Eddie Kingston Comments On His Struggle With Mental Health, More

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During a recent interview with Pwinsider, AEW Superstar Eddie Kingston commented on his struggles with mental illness, facing Minoru Suzuki in New York, and more. You can check out some highlights from the interview below:

On wrestling Minoru Suzuki in the main event of AEW Rampage in New York: “I know. I am drained, I am drained, I am emotionally, mentally, physically, after Suzuki started beating me up and Lance started beating me up, drained. That’s it, that’s all I can tell you, drained. [The match] means the world to me. It was like I was in there with four pillars. It was like I was in there with The Three Musketeers in New Japan. It was everything. It was everything to me. I cracked a smile in the middle of going back and forth with Suzuki in the ring. And you know me, Mike, I don’t smile when I fight. I’m just trying to get in there and fight. But I just cracked a little smile like, “Yeah, let’s go. I was born to this.” I actually felt, at the end of the night when I sat in the locker room by myself, after the adrenaline wore off and I had tears in my eyes, running down my face, thinking of this 20-year-career, it will be 20 years in October. Thinking about this 20-year-career and thinking about everybody who was there with me and everybody who has passed away who I knew, who was with me, and everybody who wasn’t with me, and all this stuff, I just broke down in tears, I couldn’t believe it. I could not believe it. And then in my head I went like this, Mike, you know me. I went, “Okay, on to the next one.”

On giving a shoutout to his mother after the match: “Man, I’m a mama’s boy and I don’t care. I wanted everyone to know that I love my mother and that I’m so thankful for her. And my dad, let’s not forget, because my dad busted my balls a little bit. He was like, “Oh, that’s cool. Mention your mother, not me.” But those guys, they never left me. They never gave up on me. Man, I was a hardheaded kid, Mike. I was hardheaded, I was hardheaded in my 20s, I was hardheaded, but they never gave up on me. No matter how broke I was, no matter how many times I had to go to them to borrow money to pay off rent, they just never gave up. They said, “Keep chasing your dream.” Because they’d rather have me chasing my dream than me out in the street or sitting at a bar all day drinking.”

On if it’s hit him that he’s part of a promotion that will influence future generations as ECW did: “No. Short answer, no. But all I can say is if I’m one of those guys that’s inspiring the kids, I just hope they learn from me to love what we do, what we’re doing, and love the profession of what we’re doing, the fight of what we’re doing. Because it’s an uphill battle, man, it’s a uphill battle. And I truly believe, though, that like ECW brought back the violence and the pro wrestling with guys like Dean Malenko and Eddy Guerrero, I hope we’re bringing that back to pro wrestling for some kids and that inspires them to be pro-wrestlers or that inspires them to look up Minoru Suzuki and when I talk about All Japan in the ’90s, I hope that inspires them to look it up on YouTube because they ain’t got to tape trade, lucky sons of bitches. But I hope that inspires them to do that, so they can see why we fell in love with the sport.”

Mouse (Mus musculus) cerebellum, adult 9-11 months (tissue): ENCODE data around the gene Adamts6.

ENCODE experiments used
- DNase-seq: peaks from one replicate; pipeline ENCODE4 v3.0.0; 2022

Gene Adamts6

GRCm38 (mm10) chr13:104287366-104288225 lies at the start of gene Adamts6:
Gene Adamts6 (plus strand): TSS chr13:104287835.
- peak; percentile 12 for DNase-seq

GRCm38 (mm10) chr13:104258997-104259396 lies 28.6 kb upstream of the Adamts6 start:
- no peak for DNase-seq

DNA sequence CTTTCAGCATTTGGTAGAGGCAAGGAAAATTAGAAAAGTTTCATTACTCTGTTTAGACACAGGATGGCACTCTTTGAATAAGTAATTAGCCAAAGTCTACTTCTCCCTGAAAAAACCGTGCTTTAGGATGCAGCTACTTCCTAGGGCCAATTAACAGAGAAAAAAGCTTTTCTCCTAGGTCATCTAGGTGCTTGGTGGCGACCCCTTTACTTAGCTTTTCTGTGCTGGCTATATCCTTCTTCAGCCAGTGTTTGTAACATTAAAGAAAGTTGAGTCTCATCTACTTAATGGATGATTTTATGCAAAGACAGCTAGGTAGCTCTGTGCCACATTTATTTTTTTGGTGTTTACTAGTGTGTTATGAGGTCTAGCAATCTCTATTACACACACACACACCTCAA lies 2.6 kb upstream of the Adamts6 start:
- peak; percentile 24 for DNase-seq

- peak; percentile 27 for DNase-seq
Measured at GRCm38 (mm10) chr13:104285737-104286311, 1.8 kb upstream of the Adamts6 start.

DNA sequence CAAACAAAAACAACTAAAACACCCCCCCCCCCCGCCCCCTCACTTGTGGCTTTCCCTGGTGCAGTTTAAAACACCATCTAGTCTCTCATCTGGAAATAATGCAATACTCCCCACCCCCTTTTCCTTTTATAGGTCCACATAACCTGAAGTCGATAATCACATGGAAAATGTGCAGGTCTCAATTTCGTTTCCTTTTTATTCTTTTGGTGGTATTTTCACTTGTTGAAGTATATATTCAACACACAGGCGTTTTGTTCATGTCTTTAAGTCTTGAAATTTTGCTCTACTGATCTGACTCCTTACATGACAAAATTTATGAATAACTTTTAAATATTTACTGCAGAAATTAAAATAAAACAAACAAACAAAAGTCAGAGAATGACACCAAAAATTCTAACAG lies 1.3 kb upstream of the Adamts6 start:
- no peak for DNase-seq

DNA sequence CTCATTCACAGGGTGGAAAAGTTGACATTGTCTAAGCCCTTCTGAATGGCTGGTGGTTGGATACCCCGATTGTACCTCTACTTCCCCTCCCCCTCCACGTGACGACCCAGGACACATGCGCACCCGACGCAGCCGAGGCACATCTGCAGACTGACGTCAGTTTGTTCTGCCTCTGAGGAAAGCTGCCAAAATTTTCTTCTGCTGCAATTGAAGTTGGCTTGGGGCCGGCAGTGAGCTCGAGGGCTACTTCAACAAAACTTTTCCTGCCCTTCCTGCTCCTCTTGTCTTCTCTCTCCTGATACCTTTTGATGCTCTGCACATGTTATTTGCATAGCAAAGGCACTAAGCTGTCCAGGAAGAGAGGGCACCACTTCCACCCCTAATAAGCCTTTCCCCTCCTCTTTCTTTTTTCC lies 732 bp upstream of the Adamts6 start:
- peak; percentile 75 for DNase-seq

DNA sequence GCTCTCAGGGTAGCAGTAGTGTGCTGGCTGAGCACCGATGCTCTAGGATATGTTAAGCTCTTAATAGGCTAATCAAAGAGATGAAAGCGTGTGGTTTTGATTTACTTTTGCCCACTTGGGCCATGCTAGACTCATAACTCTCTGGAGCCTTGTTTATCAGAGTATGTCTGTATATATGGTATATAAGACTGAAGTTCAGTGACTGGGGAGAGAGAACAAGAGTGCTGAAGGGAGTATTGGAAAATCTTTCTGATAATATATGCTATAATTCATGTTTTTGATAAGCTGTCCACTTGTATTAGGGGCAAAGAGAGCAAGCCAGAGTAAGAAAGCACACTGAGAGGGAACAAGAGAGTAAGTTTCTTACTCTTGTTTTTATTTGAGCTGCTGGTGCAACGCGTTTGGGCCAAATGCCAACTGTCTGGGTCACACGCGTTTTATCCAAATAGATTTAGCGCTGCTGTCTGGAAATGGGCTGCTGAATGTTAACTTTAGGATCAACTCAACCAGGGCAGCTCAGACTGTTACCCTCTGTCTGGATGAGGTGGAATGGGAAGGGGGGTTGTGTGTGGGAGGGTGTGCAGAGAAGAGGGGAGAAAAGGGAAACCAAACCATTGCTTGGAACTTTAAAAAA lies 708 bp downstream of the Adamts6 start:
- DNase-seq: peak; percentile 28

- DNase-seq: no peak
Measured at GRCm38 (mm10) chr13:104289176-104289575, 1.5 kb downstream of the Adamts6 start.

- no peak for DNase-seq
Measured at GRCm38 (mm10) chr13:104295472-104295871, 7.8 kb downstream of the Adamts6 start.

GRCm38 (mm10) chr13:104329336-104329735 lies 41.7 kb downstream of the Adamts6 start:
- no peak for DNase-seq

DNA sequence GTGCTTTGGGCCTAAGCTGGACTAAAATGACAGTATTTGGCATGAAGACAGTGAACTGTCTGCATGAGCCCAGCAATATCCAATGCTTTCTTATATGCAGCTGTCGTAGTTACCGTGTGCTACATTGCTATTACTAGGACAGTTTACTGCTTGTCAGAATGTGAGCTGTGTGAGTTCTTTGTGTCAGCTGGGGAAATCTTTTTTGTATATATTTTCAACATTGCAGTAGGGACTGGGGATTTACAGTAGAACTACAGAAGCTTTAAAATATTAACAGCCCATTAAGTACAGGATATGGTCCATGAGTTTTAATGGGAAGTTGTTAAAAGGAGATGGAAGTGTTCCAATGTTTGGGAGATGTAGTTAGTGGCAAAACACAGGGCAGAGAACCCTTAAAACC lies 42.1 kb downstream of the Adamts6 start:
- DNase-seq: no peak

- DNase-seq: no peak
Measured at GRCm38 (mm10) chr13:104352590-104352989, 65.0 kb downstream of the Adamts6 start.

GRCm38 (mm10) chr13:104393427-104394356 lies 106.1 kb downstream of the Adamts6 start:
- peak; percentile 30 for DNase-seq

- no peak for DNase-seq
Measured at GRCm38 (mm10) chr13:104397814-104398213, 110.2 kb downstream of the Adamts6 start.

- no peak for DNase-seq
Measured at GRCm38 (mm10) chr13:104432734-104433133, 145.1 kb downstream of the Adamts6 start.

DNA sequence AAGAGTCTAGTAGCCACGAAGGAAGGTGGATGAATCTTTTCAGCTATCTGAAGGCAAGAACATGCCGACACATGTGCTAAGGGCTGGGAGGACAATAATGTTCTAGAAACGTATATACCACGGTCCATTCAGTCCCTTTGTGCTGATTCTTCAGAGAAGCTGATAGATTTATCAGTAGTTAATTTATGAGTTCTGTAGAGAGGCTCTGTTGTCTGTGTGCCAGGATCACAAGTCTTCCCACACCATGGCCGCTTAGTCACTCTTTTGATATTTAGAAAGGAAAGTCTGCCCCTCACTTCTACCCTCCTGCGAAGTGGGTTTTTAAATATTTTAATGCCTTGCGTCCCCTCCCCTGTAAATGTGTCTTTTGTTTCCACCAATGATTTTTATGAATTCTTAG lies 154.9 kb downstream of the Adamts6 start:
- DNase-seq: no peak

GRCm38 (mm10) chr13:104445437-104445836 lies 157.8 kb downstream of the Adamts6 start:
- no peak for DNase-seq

On his mental health: “My mental health is always a struggle and that’s a everyday thing. One minute I’m good and one minute I’m not, the next minute I’m good, and that’s me. And I’m always trying to improve myself because I tell people my final form is when I’m in the ground. So this is not the final form to me. So every day is a struggle but I embrace the struggle. And to get a little smart on you, Mike, without struggle there is no progress. So I enjoy that struggle because I know I’m making progress in my life. The other part of that question is, yeah, I’m in AEW and AEW is the top but I’m not the champion so the work is not done. I didn’t come to AEW just to be like, “Hey, man, I’m on TV, hooray.” I did the “Yeah, I’m happy to be on TV. I’m happy to get a contract. I’m happy to show everybody if you don’t quit and you keep trying you make it.” But to me I haven’t made it fully yet, so the struggle is still there. I’m still trying to be World Champion one day.”

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